The director of United States Citizenship and Immigration Services, L. Francis Cissna, told senior staff members this week that the international division, which has operations in more than 20 countries, would close down by the end of the year, according to two people with knowledge of the meeting.
Agency officials said the move was intended to provide more staff resources to handle the lengthy backlog in asylum applications from tens of thousands of migrants crossing the southern border every month.
The overseas division provides logistical assistance to American citizens, lawful permanent residents and refugees seeking to bring family members to the United States; people who have been persecuted and wish to resettle in the United States; Americans who adopt children internationally; and members of the military and their families applying for citizenship.
That work will be transferred to the 5 U.S. CIS Regional Service Centers in the U.S. which currently process applications from applicants filing domestically.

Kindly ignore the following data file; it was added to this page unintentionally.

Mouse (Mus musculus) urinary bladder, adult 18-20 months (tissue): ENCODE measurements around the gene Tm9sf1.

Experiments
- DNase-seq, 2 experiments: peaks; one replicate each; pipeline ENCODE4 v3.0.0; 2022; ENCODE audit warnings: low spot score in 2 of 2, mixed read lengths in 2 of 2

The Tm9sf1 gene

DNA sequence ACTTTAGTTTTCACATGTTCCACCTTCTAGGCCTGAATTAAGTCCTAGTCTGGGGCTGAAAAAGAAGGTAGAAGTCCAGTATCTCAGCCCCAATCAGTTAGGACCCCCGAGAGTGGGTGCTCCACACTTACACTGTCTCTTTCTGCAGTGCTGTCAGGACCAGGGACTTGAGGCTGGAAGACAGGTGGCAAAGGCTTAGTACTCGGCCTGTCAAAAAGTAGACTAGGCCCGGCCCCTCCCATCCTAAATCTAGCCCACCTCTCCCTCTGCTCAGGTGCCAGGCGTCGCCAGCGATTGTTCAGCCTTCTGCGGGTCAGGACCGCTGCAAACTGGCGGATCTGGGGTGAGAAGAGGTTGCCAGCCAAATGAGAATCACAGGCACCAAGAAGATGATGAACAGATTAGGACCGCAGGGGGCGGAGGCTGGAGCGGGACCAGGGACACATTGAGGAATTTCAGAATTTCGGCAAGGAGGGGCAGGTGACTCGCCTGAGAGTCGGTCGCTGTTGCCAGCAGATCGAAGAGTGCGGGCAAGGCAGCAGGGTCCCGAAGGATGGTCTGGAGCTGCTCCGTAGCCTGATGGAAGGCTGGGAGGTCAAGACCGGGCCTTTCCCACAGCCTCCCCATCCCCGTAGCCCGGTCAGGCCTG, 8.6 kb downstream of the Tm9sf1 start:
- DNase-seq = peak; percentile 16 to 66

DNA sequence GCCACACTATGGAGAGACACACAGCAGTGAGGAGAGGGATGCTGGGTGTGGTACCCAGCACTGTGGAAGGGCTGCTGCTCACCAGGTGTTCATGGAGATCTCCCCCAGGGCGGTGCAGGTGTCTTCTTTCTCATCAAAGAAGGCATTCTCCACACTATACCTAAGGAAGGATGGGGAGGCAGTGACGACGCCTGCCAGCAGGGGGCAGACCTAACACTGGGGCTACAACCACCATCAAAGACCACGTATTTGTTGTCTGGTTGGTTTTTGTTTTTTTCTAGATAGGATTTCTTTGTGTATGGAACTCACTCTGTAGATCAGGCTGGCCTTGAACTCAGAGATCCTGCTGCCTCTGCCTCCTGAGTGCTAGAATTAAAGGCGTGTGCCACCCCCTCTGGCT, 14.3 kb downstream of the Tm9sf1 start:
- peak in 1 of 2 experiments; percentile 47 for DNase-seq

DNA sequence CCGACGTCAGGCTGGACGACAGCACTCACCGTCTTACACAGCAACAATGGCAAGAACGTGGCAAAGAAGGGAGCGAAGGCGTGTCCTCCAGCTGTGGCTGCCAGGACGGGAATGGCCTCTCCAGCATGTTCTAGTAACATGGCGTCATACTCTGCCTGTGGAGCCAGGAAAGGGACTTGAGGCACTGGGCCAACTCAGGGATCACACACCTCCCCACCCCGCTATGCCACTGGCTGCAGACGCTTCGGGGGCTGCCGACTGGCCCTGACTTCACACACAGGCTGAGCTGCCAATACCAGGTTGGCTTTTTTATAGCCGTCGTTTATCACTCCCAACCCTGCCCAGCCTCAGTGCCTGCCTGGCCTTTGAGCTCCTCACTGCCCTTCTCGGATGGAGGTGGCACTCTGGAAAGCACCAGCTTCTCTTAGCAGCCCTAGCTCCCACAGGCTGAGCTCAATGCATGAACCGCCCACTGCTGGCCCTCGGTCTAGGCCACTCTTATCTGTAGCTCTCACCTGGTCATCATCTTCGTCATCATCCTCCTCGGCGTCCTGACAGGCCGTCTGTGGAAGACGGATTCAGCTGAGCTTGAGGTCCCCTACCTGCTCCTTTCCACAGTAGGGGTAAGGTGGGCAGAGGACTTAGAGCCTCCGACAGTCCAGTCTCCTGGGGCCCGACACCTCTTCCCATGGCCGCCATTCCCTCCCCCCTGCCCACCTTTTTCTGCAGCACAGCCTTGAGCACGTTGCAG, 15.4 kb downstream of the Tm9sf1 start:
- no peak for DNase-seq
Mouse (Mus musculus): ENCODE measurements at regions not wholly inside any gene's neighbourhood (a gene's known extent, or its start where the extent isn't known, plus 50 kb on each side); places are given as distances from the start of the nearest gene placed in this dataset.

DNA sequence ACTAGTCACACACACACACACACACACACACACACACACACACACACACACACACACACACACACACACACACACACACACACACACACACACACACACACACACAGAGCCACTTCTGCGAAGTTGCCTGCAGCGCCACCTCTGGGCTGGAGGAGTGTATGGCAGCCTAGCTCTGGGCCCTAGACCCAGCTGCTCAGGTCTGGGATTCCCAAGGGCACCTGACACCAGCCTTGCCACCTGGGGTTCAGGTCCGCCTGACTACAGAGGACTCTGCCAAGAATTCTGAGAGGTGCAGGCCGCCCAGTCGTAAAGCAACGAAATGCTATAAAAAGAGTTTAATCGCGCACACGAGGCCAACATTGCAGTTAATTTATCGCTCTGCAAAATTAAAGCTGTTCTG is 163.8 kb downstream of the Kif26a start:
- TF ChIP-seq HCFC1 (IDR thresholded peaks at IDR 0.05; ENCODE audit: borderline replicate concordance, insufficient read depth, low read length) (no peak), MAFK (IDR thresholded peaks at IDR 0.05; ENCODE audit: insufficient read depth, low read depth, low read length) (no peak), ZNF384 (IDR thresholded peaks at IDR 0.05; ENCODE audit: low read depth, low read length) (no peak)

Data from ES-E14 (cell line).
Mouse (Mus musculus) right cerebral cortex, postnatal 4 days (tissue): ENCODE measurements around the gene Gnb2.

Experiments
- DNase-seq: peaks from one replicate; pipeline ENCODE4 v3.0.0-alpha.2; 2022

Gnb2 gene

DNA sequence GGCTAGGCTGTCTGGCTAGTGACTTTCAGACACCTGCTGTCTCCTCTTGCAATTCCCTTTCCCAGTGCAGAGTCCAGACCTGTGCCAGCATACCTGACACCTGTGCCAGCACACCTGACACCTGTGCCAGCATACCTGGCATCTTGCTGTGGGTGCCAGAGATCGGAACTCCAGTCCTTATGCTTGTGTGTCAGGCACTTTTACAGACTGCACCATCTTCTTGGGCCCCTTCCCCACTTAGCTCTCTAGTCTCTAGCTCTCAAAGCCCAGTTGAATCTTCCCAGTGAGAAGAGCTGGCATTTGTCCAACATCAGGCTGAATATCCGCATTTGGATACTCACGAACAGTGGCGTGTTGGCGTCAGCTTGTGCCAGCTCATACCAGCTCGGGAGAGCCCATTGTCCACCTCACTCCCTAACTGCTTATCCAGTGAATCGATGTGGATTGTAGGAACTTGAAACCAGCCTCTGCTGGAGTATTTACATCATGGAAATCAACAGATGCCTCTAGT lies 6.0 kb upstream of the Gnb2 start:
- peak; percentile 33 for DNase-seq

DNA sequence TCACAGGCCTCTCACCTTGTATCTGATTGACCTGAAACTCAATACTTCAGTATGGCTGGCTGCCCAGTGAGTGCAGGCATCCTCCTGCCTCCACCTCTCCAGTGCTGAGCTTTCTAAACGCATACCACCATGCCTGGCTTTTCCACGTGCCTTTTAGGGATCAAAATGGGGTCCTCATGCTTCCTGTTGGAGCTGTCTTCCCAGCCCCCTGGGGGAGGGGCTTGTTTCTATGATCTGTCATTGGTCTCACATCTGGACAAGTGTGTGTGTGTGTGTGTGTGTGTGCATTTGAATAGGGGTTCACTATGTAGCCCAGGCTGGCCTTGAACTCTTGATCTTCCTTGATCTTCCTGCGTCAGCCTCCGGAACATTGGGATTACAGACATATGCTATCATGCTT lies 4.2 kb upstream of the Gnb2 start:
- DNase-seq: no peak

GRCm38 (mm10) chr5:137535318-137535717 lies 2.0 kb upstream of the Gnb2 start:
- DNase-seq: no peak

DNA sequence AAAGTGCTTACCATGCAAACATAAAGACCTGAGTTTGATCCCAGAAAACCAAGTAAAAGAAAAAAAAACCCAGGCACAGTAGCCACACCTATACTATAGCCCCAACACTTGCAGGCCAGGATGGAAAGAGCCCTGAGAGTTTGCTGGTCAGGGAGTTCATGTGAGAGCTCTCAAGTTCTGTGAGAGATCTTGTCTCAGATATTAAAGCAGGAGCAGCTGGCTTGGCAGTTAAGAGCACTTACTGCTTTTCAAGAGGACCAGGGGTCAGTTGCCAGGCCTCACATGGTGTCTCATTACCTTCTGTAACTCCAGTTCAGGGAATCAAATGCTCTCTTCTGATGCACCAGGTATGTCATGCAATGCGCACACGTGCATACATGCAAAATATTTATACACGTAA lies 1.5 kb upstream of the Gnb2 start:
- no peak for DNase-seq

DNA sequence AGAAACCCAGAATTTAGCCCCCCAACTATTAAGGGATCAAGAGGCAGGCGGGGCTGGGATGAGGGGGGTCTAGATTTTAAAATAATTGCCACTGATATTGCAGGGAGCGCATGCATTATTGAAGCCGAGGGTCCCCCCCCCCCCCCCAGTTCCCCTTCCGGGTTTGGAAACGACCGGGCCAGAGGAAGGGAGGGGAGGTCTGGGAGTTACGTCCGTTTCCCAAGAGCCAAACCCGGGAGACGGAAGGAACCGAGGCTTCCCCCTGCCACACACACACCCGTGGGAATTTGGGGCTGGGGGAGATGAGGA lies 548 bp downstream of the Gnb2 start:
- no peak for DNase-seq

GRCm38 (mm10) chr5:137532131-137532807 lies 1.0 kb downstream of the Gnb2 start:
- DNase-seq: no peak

The Supreme Court ruled today in Nielson v. Preap that those foreign nationals subject to mandatory detention for committing crimes in the U.S. may be detained regardless of when they last left criminal detention. Preap and a 2nd Petitioner had sued DHS because they were arrested and detained by U.S. ICE years after they had been released from criminal custody. They argued that the statute, INA section 236(c), reads “when released” and requires ICE to make their arrest immediately after leaving criminal custody, or not subject them to detention at all. Judge Alito wrote for the 5 member conservative majority.
Judge Breyer wrote a dissenting opinion finding that the majority interpretation of “when released” would significantly expand the Secretary’s authority to deny bail hearings.